The Cubs annual fire sale commenced earlier this month with the trade1 of starting pitchers Jeff Samardzija and Jason Hammel to the Oakland Athletics for a package of players headlined by prized shortstop prospect, Addison Russell. Under the current regime, the Wait ‘Til Next Year mantra has been replaced with Wait ‘Till To Be Determined so trading for prospects isn’t a stunner. But analysts and fans alike are questioning whether this particular swap really make sense. Theo Epstein and Jed Hoyer moved the team’s two best starting pitchers — both with a sub 3.00 ERA and one just named to the N.L. All Star team — for yet another shortstop. And while middle-of-the-order hitters are always in demand, the Cubs’ system is devoid of ace pitching. So why give up a couple of winners when there is no one ready to replace them? Though Hammel was a short-term solution, Samardzija’s clean bill of health and stellar performances make it fair to call him “ace”. He could have been a long-term contributor. The timing of the move is also a point of contention. The team moved two-fifths of its rotation after the Cubs finished up their first winning month (June, 15-13) of the season. First and, most likely, last winning month of the season. Epstein hopes this is the last summer the Cubs are obvious sellers2; don’t we all. He has a track record for producing contenders but, with the latest move drawing such criticism, is it time for fans to doubt the Cubs’ grand plan?
At first glance dealing the Cubs’ two best major league starting pitchers for a shortstop (and some other pieces) seems organizationally short-sighted and unkind to fans. It ensures another lost season and takes talent away from an already middling pool of hurlers. It also further clouds the vision of fans trying to picture the future Cubs’ roster. Starlin Castro, Javier Baez and Addison Russel all play the same position — either the organization will scatter them around the infield or someone has to go. Forcing position switches can work but it takes a player away from his natural position. The truth is the Cubs’ roadmap isn’t a straight line, it has hairpin turns that outsiders can’t see quite yet. The Cubs’ front office has a vision for a winning ballclub. And while Theo Epstein has been candidate about his rebuilding project, he certainly isn’t sharing all his secrets just yet.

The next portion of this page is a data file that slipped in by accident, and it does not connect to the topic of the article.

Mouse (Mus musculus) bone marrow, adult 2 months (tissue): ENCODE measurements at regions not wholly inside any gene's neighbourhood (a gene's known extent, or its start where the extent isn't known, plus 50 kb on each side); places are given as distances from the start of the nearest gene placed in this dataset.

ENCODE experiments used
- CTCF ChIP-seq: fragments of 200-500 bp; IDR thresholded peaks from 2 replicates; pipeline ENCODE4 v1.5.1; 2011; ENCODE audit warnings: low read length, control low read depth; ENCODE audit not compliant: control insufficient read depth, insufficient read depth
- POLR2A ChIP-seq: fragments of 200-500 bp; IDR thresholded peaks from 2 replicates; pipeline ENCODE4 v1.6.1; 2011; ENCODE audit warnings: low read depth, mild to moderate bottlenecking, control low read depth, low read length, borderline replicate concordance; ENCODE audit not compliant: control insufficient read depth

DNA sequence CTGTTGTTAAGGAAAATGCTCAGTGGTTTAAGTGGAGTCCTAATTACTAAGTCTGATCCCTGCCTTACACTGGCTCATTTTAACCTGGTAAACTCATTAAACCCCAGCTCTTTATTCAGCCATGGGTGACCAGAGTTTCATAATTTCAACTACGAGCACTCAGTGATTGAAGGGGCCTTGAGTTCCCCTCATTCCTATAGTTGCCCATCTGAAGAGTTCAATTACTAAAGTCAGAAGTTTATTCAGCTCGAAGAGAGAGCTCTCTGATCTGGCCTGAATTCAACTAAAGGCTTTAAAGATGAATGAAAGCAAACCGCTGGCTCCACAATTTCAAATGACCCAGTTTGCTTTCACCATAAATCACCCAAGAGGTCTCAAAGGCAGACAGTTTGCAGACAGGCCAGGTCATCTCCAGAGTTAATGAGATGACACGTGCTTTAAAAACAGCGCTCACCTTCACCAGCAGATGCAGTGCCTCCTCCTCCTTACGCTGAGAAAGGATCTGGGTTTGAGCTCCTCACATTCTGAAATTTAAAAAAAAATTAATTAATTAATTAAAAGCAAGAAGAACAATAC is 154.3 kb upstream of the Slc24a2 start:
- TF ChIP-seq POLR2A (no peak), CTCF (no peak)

The Cubs know how to build a pitching staff. Before the Samardzija and Hammel trade the starting pitching staff’s average 2014 salary was a paltry $5.35 million3. Combined they’ll make about as much as Dodgers ace Zack Greinke this season4. And although the pitchers — Samardzija and Hammel along with Travis Wood, Edwin Jackson and Jake Arrieta — don’t dominate quite like the A’s staff, Arrieta is 5-1 with a sub 2.00 ERA, Wood’s ERA is in the mid 4s and two of the pitchers were good enough to be traded for a package including Russell, a top 5 ranked prospect6. Let’s not talk about the anomaly, Edwin Jackson. Cubs’ management and scouts are successfully using their homegrown analytics and scouting techniques to build starting staffs that play better than their paychecks would predict. So while the arms of the future starting rotation may not be in the Cubs’ organization right now, trust that Esptein, along with Jed Hoyer, will have the funds to pay for even better pitchers when the time is right. In 2014 the Cubs have zero pitchers in MLB’s top 25 salary for pitchers4. Most big market teams have multiple pitchers on that list so, when the north side club start spending like it plays in Chicago rather than Iowa, more expensive pitching talent will follow. The right combination of affordable yet talented bottom end pitchers coupled with well-paid, top performing aces will shape a staff that will stand out among the crowd.
When your organization sits at number two on Baseball Prospectus’ farm system rankings5 you’ve done something right. Despite criticism that the Cubs’ system is “hitter heavy”, the team is well positioned to field a competitive team for years to come. But don’t expect all of the Cubs Core 5 to find their way to Wrigley Field. Some of these prospects — likely one of the shortstops — are trade chips, necessary to acquire proven pitching when the time comes. One day the Cubs will do what the A’s just did. Don’t get caught up in the details quite yet. We’re only seeing a corner of the roadmap the Cubs have mapped out. There are twists and turns coming that may confound and infuriate us; know that each transaction fills in a little more of the map and gets the Cubs closer to becoming the championship franchise we all want to see.
Niral Patel ~ SecCitySportsReport@gmail.com